A WellUrban year
I've been writing WellUrban for just over a year now, though it feels like about ten. I originally intended this as an easier way to update my original wellurban.org.nz site about architecture and sustainable urban design, but I was inspired by those crazy kids over at the Wellingtonista to write more broadly about life in Wellington. Looking back at the first month of WellUrban, I can see that I was already writing about burlesque nights, graffiti and the "man drought" as well as Harbour Quays, wind farms and Futuna Chapel. While I've considered splitting the content into two separate blogs (one for serious urban design stuff and one for frivolous happenings-about-town), I've looked at the comments and realised that architects enjoy Martinis and barflies care about transport. What goes on in the city is just as important as the form it takes.
One of the reasons that I promote urban life is that high-density cities are more sustainable than sprawling ones. The concentration of residents and workplaces makes walking and public transport more feasible, and apartments are easier to heat than stand-alone dwellings. That's one of the reasons why New York is the "greenest" city in America, and why Wellington has a relatively low ecological footprint per capita.
But just as importantly, dense cities are more fun! Wellington may be only a small city, but its CBD has more workers than Auckland's, which goes some way towards explaining why we have so many bars, restaurants and cafés per capita. And it looks like as the inner-city population grows, our hospitality scene will continue to thrive.
While there are all these benefits to compact cities, increasing the population of the inner city has to be carefully managed: probably much more so than it is at the moment. Some of the new apartment buildings and conversions are very good, but many don't even aspire to mediocrity, and there are some burgeoning neighbourhoods that lack any sort of quality public spaces. That's why I've been trying to highlight good examples of high-density residential architecture, as well as promoting reclaiming public space from cars and the importance of complementing commercial development with proactive urban design. But if you're still worried about the densification of the city, consider the alternative. In the past ten years, 7,500 people have moved into Thorndon, Lambton and Te Aro. If they'd all moved into quarter-acre sections, they'd require at least 250ha of greenfield space: about the size of Karori Wildlife Sanctuary.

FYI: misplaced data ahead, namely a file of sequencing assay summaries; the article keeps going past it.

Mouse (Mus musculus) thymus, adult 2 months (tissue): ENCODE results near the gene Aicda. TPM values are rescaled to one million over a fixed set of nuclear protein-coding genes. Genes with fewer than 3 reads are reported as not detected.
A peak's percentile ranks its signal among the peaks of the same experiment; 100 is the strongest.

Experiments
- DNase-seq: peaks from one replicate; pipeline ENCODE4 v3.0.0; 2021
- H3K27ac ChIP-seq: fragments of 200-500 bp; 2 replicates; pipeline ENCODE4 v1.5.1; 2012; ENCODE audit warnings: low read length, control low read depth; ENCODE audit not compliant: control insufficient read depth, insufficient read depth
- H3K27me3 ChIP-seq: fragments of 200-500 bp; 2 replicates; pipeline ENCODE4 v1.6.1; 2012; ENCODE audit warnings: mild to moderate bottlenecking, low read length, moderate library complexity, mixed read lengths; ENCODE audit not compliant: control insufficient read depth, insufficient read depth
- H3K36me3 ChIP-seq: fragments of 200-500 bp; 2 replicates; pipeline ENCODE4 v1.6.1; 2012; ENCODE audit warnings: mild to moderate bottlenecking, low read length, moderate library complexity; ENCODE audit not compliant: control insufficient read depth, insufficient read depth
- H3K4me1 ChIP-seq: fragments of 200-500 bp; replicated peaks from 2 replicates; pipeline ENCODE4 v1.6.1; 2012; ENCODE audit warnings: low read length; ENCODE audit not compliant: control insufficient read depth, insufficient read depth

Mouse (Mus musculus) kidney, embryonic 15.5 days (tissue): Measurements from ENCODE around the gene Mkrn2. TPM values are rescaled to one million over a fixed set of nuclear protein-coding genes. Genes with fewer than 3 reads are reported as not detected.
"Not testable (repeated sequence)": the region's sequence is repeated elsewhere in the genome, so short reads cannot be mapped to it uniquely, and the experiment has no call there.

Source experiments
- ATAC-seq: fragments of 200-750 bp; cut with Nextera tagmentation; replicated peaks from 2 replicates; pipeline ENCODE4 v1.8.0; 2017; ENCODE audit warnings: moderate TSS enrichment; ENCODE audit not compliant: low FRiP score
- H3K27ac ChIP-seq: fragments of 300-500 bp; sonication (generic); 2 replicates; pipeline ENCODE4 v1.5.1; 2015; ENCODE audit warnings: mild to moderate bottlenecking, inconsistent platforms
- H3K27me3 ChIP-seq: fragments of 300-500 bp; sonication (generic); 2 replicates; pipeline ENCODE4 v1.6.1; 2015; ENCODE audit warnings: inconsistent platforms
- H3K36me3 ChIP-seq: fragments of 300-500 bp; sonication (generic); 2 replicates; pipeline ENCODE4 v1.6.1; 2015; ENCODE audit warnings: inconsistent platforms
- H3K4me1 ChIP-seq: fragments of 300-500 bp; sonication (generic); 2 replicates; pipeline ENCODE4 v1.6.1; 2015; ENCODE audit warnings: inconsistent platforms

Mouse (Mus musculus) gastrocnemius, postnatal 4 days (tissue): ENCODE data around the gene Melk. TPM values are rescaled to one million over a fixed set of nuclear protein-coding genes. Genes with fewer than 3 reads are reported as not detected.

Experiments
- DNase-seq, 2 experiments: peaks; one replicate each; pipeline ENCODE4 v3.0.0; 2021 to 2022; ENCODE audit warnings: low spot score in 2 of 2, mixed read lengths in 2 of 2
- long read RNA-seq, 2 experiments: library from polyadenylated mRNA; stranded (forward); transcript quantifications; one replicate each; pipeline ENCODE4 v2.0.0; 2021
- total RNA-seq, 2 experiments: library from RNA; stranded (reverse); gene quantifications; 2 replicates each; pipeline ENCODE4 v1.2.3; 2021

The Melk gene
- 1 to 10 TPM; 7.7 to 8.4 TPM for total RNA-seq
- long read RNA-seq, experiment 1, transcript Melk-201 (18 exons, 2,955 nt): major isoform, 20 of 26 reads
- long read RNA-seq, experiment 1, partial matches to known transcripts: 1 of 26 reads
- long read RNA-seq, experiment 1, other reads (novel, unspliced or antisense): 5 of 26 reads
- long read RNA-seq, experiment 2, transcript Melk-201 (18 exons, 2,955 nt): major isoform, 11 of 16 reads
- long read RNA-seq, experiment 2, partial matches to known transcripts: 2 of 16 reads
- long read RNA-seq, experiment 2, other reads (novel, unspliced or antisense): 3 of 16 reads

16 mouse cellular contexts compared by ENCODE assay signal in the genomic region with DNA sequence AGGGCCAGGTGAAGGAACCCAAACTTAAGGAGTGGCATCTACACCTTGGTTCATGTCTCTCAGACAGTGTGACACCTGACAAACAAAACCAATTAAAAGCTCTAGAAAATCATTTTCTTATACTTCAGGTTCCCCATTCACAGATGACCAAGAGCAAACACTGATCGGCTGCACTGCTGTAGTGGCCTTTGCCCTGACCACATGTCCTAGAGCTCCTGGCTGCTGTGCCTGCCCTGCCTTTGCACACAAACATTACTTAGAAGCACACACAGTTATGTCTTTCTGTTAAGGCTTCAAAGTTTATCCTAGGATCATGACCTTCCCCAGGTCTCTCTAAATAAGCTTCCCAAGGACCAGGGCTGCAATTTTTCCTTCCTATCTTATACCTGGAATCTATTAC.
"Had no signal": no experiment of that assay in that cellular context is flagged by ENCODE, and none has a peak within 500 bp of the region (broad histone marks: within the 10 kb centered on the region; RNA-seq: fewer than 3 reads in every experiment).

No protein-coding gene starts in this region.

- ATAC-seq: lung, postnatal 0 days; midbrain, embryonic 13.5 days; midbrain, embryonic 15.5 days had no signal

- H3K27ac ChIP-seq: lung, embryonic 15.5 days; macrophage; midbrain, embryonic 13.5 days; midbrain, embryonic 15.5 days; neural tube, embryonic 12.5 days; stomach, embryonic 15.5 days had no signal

But instead, they're living in town, walking to work, and contributing to a lively urban culture that supports lots of independent shops, an energetic Arts Centre, experimental music venues, and at last count nearly 160 bars (of which I've managed to visit just over 75% this year). We have distinctive street art and street artists, and of course some great streets. We're all passionate about the waterfront, though of course not everyone can agree about what we want to see there. Some of the other controversial subjects on WellUrban have been transport (Light Rail? Busway? Trolleys? or Pods?), Harbour Quays, the Marine Education Centre and what happened to our coffee culture.
In addition to my regular readers, I get a few referrals from Google, many of which are from people who must have been looking for something quite different. For instance, WellUrban is still ranked 16th on Google for the word "toyboys" (thanks to this notorious post), and I hold the dubious honour of hosting the top two results for the search "swingers Baku". Most of those visitors leave fairly quickly, but if you're looking for mystery bars, in-depth articles on urbanism, hospitality industry gossip, architecture competitions or exhausting ways to spend the weekend, then you've come to the right place.